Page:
Linked by Thom Holwerda on Mon 30th Jan 2012 20:39 UTC
General Unix Finally something really interesting to talk about. If you've used UNIX or any of its derivatives, you've probably wondered why there's /bin, /sbin, /usr/bin, /usr/sbin in the file system. You may even have a rationalisation for the existence of each and every one of these directories. The thing is, though - all these rationalisations were thought up after these directories were created. As it turns out, the real reasoning is pretty damn straightforward.
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Comment by Brynet
by brynet on Mon 30th Jan 2012 22:43 UTC
brynet
Member since:
2010-03-02

On at least BSD, there is the hier(7) man page that documents the filesystems hierarchical layout.

/bin == statically linked binaries, standard unix programs.
/sbin == statically linked binaries, system utilities, typically intended system administrators.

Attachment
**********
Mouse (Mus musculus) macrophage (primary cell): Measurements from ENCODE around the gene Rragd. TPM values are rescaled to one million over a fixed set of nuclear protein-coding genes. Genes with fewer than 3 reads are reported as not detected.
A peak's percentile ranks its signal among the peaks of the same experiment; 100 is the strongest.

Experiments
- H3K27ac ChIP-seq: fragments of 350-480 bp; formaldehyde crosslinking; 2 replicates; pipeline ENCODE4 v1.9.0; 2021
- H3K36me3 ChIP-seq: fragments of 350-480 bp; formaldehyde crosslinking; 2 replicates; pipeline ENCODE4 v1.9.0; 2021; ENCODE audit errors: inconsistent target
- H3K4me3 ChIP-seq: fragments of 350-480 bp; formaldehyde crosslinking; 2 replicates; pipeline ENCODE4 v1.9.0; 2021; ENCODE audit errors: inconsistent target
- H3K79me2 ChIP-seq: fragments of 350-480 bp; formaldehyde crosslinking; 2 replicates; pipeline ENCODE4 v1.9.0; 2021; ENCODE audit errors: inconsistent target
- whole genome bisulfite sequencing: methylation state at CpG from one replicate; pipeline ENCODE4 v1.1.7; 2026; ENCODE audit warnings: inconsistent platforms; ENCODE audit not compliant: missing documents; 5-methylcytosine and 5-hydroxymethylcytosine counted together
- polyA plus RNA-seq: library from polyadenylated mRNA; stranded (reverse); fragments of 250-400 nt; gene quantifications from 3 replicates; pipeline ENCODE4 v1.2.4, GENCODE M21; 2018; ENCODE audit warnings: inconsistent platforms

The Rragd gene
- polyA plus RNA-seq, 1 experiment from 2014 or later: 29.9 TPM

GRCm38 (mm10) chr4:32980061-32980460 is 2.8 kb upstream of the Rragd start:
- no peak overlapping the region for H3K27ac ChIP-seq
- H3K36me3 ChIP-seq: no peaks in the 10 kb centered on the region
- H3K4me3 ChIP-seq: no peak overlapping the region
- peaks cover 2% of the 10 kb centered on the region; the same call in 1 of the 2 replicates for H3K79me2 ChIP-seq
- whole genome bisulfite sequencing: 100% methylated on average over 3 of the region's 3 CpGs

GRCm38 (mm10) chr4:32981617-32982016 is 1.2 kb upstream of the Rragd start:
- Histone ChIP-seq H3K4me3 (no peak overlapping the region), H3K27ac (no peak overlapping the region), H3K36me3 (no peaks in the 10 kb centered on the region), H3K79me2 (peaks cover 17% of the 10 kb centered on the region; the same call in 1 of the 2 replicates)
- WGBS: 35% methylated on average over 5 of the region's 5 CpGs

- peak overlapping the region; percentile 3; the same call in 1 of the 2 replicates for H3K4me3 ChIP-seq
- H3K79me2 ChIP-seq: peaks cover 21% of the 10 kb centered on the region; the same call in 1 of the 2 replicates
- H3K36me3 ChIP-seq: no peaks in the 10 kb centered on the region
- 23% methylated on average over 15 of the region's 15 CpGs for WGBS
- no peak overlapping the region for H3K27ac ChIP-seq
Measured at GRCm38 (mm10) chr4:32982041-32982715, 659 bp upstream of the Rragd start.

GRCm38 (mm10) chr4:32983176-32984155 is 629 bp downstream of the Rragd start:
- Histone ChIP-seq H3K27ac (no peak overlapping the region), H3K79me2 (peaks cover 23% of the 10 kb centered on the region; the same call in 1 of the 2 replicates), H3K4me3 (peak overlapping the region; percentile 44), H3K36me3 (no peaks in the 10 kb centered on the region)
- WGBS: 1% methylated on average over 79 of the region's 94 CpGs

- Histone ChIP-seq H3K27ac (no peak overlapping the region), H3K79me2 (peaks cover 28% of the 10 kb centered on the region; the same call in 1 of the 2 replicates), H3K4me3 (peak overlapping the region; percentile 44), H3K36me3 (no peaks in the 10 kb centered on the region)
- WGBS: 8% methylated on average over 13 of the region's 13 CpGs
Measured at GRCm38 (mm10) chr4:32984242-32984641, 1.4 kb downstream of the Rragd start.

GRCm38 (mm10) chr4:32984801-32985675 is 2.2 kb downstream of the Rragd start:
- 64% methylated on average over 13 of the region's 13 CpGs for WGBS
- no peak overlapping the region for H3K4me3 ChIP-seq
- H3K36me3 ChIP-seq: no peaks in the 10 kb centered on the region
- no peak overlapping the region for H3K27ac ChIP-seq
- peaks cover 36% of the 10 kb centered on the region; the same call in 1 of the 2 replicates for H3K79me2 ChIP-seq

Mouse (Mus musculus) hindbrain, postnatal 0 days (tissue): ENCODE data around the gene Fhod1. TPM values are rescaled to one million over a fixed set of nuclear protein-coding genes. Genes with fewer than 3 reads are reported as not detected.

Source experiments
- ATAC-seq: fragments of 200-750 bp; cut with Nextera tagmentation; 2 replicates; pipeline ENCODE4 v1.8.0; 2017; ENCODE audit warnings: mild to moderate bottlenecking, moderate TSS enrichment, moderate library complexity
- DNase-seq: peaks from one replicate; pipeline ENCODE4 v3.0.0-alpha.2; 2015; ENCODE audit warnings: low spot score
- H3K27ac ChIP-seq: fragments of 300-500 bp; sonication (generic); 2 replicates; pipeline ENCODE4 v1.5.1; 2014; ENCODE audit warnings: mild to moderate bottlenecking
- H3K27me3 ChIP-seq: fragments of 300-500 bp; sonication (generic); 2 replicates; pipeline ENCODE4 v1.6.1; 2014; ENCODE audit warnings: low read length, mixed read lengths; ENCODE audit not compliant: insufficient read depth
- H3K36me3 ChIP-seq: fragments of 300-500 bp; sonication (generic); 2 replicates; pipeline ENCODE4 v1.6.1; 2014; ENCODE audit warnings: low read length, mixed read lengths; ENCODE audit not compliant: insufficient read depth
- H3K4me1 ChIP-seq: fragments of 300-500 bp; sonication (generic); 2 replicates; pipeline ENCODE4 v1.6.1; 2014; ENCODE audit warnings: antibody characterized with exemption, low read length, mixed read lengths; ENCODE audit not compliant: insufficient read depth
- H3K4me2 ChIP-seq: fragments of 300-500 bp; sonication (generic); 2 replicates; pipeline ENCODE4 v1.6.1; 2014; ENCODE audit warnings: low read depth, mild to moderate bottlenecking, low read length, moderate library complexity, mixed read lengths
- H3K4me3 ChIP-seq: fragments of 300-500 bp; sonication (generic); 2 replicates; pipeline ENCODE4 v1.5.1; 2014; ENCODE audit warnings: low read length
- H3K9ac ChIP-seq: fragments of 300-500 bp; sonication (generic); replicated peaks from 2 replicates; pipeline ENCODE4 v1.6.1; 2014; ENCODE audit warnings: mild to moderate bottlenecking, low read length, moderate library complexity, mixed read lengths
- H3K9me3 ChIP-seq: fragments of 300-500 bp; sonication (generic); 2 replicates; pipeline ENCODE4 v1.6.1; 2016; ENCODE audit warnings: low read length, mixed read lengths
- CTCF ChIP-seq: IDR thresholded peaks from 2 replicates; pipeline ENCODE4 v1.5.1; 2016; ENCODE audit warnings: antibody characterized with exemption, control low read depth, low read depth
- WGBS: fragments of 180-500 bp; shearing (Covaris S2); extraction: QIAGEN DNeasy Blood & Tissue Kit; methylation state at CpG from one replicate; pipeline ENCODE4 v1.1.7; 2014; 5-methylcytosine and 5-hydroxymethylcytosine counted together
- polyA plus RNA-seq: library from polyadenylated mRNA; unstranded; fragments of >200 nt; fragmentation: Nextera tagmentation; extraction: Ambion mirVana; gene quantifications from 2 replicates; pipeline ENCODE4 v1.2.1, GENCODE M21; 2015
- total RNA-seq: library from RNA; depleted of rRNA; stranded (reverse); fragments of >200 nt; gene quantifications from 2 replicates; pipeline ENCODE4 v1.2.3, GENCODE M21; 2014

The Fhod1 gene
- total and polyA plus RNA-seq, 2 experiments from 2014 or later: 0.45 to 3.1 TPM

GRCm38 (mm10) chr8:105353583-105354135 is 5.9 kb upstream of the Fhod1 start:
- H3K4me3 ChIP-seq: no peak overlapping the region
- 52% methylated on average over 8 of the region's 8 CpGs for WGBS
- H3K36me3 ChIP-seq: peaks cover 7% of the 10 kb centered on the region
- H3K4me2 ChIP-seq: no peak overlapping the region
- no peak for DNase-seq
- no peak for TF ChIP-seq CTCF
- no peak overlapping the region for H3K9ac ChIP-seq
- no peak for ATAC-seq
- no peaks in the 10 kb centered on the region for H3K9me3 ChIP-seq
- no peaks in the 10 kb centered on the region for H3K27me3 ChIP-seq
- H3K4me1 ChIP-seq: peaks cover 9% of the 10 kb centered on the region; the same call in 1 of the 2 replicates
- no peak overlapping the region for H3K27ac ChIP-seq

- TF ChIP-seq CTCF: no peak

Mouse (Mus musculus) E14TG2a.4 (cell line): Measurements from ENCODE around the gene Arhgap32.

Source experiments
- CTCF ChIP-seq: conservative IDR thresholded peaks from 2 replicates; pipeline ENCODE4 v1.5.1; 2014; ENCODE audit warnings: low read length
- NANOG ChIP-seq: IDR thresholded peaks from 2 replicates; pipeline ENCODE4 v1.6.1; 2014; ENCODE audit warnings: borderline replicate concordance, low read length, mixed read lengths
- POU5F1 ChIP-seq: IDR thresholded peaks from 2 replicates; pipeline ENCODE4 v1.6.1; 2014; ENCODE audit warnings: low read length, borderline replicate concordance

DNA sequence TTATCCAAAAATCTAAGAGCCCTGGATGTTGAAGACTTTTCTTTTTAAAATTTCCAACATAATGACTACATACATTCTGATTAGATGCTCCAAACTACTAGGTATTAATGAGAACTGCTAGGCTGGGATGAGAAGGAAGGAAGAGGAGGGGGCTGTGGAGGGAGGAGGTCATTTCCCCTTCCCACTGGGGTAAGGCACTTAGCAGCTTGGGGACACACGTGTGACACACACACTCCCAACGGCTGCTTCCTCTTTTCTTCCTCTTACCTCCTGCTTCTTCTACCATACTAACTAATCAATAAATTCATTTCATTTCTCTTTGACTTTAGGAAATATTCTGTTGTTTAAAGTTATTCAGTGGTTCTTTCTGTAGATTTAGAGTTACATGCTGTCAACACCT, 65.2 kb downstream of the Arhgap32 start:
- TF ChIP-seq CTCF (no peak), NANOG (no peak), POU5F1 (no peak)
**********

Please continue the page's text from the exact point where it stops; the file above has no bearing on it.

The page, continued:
/usr/bin == shared binaries, base programs for users.
/usr/sbin == shared binaries, base system utilities for users.
/usr/local/bin == shared binaries, 3rd party user programs.
/usr/local/bin == shared binaries, 3rd party system utilities.

It's not that difficult, and it's pretty easy to understand.

http://www.openbsd.org/cgi-bin/man.cgi?query=hier&manpath=OpenBSD+C...
http://www.freebsd.org/cgi/man.cgi?query=hier&manpath=FreeBSD+9.0-R...
http://netbsd.gw.com/cgi-bin/man-cgi?hier++NetBSD-current
http://developer.apple.com/library/mac/documentation/Darwin/Referen...

Edited 2012-01-30 22:44 UTC

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